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Lions Roar : July 2013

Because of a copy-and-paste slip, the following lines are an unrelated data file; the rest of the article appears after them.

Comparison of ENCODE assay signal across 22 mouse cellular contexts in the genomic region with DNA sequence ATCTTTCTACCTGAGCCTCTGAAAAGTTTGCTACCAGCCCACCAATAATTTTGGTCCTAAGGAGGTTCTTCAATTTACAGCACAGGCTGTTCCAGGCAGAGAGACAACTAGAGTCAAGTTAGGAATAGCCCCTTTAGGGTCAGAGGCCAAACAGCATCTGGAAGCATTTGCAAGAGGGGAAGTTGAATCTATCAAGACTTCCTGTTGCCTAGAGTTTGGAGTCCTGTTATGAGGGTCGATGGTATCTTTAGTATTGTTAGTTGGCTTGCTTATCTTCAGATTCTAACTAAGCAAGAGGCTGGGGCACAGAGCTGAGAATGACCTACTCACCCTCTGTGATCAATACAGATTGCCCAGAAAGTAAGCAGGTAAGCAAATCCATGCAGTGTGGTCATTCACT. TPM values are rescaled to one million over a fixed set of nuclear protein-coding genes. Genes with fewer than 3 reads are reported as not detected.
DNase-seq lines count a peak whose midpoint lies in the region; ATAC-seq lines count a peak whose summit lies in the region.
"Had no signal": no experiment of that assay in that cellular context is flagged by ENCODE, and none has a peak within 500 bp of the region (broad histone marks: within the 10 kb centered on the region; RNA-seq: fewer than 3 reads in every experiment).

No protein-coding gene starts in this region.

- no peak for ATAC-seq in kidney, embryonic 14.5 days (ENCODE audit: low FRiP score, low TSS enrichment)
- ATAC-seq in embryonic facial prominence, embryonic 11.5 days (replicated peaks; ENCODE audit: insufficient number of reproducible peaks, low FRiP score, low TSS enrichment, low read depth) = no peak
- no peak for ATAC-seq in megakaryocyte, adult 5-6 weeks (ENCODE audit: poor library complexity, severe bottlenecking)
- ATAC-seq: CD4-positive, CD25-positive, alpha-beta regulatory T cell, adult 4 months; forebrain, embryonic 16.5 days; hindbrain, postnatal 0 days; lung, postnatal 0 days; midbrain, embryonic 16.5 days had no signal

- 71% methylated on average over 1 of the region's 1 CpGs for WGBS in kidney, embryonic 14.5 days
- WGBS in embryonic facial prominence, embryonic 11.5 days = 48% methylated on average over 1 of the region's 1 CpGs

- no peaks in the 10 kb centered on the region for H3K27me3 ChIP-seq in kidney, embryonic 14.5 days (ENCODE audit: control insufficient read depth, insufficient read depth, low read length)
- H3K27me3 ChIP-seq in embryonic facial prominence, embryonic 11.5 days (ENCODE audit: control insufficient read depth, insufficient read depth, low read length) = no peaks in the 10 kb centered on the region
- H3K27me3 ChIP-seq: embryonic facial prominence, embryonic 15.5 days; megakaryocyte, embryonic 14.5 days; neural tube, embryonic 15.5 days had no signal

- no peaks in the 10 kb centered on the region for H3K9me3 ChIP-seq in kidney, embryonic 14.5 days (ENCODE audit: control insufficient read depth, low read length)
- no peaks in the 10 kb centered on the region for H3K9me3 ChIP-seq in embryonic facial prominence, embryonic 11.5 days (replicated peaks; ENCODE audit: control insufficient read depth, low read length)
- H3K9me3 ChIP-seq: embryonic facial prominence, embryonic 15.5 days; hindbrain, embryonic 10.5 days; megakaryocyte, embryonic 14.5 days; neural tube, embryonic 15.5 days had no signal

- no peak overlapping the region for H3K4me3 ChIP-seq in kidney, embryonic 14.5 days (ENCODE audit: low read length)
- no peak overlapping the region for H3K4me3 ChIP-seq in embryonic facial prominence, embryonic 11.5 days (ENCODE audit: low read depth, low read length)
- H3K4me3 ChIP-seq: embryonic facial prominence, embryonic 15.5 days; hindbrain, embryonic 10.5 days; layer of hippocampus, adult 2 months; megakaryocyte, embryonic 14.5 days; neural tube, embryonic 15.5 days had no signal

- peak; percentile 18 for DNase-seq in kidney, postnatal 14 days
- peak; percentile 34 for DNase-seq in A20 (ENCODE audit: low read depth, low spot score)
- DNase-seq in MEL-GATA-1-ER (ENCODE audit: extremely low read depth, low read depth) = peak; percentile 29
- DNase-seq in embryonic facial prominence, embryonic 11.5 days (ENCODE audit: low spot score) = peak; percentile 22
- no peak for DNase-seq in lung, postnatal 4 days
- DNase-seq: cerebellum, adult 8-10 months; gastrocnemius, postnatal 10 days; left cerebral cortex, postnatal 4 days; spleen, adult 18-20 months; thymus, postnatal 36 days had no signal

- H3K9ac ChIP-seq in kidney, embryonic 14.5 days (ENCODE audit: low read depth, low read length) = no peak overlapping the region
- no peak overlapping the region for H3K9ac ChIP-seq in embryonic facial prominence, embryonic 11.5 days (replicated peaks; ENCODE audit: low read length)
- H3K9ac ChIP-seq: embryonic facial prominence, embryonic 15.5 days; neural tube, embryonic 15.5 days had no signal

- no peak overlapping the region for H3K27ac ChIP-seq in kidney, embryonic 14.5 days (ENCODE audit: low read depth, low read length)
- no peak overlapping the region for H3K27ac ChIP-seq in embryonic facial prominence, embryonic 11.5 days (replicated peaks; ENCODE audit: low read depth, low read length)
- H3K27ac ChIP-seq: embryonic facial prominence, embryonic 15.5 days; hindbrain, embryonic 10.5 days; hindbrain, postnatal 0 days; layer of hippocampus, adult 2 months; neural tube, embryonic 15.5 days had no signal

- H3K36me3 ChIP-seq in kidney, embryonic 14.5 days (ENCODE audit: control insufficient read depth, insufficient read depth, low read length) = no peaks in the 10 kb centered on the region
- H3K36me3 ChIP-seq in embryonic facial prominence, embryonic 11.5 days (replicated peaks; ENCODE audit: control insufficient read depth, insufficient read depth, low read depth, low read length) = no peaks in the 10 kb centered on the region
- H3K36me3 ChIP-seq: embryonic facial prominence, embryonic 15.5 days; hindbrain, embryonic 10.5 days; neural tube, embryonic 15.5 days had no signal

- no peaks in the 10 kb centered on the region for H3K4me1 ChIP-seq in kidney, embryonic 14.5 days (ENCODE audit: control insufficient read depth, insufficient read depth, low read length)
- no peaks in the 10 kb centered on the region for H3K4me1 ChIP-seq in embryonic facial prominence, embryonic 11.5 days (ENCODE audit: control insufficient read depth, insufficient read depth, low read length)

SHAMBHALA SUN JULY 2013 50 W ILLIAM BLAKE famously wrote: “If the doors of perception were cleansed, everything would appear to man as it is, infinite, for man has closed himself up, till he sees all things through narrow chinks of his cavern.” That purified perception, looking out into the “immense world of delight” that Blake communicated to us through his paintings and poetry, sounds very much like the sacred vision practiced in Vajrayana Buddhism, the experience of everything around us as a pure land. It is a realm beyond our ordinary senses, yet one which our intuition instinctively recognizes, and which comes upon us from time to time like a gift. How is it that we have become separated from this realm, so much so that spiritu- ality is often thought to be unrelated to sensory experience, or even opposed to it? A Dzogchen poem tells us: “Appearances are not mistaken; error comes through grasp- ing.” In other words, the senses and sense-objects are no problem. Texts such as these describe how mind can either rest in the awakened state of open- ness, clarity, and sensitivity, or suddenly feel afraid of such vastness, seeing itself as sepa- rate. This is said to occur “in the beginning,” but it is taking place at the most subtle and hidden level of our mind at every instant. Through the Gateway of the Senses When we cleanse our perceptions of grasping and attachment, we experience a universe that is infinite, awakened, and full of delight. FRANCESCA FREMANTLE on sight, sound, touch, and other miracles. PHOTO©JERRYN.UELSMANN